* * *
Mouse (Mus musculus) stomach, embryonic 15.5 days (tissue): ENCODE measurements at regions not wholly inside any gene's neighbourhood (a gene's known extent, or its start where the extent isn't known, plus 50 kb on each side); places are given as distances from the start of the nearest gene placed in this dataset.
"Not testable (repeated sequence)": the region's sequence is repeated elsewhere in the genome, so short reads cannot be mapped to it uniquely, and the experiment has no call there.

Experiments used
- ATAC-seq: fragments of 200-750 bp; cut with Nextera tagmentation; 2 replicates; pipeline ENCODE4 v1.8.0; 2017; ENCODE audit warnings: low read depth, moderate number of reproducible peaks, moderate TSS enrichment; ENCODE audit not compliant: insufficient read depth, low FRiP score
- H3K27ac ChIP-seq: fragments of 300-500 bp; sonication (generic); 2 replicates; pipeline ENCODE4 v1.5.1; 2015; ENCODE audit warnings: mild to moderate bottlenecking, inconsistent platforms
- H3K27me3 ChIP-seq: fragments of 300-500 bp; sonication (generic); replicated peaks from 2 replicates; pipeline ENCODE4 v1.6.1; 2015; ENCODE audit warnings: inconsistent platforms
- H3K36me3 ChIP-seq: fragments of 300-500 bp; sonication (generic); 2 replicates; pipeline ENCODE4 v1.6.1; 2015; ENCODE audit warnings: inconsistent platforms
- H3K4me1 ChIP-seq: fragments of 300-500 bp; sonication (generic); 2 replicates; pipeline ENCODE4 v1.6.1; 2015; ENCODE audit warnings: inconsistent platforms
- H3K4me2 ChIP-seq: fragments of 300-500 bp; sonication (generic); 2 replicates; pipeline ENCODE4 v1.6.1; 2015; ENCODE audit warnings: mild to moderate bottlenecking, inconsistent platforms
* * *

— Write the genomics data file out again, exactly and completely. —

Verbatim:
Mouse (Mus musculus) stomach, embryonic 15.5 days (tissue): ENCODE measurements at regions not wholly inside any gene's neighbourhood (a gene's known extent, or its start where the extent isn't known, plus 50 kb on each side); places are given as distances from the start of the nearest gene placed in this dataset.
"Not testable (repeated sequence)": the region's sequence is repeated elsewhere in the genome, so short reads cannot be mapped to it uniquely, and the experiment has no call there.

Experiments used
- ATAC-seq: fragments of 200-750 bp; cut with Nextera tagmentation; 2 replicates; pipeline ENCODE4 v1.8.0; 2017; ENCODE audit warnings: low read depth, moderate number of reproducible peaks, moderate TSS enrichment; ENCODE audit not compliant: insufficient read depth, low FRiP score
- H3K27ac ChIP-seq: fragments of 300-500 bp; sonication (generic); 2 replicates; pipeline ENCODE4 v1.5.1; 2015; ENCODE audit warnings: mild to moderate bottlenecking, inconsistent platforms
- H3K27me3 ChIP-seq: fragments of 300-500 bp; sonication (generic); replicated peaks from 2 replicates; pipeline ENCODE4 v1.6.1; 2015; ENCODE audit warnings: inconsistent platforms
- H3K36me3 ChIP-seq: fragments of 300-500 bp; sonication (generic); 2 replicates; pipeline ENCODE4 v1.6.1; 2015; ENCODE audit warnings: inconsistent platforms
- H3K4me1 ChIP-seq: fragments of 300-500 bp; sonication (generic); 2 replicates; pipeline ENCODE4 v1.6.1; 2015; ENCODE audit warnings: inconsistent platforms
- H3K4me2 ChIP-seq: fragments of 300-500 bp; sonication (generic); 2 replicates; pipeline ENCODE4 v1.6.1; 2015; ENCODE audit warnings: mild to moderate bottlenecking, inconsistent platforms